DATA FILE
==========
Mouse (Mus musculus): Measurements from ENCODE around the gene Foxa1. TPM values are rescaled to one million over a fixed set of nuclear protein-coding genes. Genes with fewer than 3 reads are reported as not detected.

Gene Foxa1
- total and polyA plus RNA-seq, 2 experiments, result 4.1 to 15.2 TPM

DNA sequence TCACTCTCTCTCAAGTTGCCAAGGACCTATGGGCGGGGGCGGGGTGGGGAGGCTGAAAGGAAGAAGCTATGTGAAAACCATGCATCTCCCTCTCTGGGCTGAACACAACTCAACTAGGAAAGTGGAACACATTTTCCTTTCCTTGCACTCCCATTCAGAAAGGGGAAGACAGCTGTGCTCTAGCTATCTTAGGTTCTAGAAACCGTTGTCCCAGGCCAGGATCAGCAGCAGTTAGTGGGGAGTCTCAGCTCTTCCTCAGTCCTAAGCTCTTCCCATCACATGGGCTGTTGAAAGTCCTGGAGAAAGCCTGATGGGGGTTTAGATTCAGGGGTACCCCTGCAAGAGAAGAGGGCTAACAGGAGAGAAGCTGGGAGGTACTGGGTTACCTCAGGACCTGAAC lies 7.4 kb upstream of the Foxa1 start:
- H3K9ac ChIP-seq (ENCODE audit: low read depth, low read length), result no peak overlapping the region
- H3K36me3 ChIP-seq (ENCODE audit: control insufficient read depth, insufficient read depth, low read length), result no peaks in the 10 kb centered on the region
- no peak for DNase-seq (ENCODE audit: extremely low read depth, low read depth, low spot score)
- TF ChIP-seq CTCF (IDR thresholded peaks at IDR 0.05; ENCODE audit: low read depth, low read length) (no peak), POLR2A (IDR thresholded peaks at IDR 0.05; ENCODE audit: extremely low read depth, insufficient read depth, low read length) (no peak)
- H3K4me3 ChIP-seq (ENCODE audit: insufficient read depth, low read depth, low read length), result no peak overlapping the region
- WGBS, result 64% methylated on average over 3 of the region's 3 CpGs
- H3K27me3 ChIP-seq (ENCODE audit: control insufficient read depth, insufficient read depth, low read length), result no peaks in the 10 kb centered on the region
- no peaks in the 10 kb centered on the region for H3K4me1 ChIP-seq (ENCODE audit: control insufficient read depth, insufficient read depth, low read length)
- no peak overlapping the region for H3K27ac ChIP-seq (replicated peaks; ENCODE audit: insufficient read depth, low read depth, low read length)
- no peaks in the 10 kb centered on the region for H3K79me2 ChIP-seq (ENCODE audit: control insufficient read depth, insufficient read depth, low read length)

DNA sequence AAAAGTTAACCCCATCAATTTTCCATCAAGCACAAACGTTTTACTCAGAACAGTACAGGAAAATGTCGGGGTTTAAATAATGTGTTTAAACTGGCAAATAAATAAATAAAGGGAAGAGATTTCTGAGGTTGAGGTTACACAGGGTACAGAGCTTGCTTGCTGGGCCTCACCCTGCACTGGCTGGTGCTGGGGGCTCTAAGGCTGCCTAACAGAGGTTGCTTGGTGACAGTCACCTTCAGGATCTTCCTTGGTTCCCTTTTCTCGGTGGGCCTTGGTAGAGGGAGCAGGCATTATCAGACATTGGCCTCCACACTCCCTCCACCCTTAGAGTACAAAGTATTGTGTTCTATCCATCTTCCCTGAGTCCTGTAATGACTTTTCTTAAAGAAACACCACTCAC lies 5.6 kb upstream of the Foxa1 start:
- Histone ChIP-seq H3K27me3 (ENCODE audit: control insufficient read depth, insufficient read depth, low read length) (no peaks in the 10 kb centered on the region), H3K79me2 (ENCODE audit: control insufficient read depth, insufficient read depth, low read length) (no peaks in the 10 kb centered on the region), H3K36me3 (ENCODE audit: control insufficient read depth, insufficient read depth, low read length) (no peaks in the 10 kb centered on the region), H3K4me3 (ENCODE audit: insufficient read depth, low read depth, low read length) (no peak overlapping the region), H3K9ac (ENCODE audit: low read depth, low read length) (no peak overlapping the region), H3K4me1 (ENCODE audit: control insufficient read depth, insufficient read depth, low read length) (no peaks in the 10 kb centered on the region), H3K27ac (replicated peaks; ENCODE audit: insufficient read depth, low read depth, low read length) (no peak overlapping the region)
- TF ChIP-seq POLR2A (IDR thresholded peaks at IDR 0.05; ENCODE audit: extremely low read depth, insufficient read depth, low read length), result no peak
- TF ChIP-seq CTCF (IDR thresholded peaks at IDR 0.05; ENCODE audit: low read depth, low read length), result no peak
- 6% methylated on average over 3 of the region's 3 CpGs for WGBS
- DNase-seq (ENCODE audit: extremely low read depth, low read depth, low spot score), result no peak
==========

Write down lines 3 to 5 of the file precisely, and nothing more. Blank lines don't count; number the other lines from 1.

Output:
- total and polyA plus RNA-seq, 2 experiments, result 4.1 to 15.2 TPM

DNA sequence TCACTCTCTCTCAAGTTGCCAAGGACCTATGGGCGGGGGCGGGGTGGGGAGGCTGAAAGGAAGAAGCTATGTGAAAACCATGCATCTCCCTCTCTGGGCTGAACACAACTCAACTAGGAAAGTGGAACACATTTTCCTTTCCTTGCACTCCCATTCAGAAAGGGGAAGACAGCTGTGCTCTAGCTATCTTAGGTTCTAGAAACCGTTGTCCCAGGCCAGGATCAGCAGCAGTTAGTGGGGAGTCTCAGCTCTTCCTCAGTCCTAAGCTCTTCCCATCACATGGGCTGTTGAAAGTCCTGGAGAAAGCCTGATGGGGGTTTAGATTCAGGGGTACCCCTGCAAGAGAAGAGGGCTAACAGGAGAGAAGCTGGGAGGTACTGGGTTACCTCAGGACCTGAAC lies 7.4 kb upstream of the Foxa1 start:
- H3K9ac ChIP-seq (ENCODE audit: low read depth, low read length), result no peak overlapping the region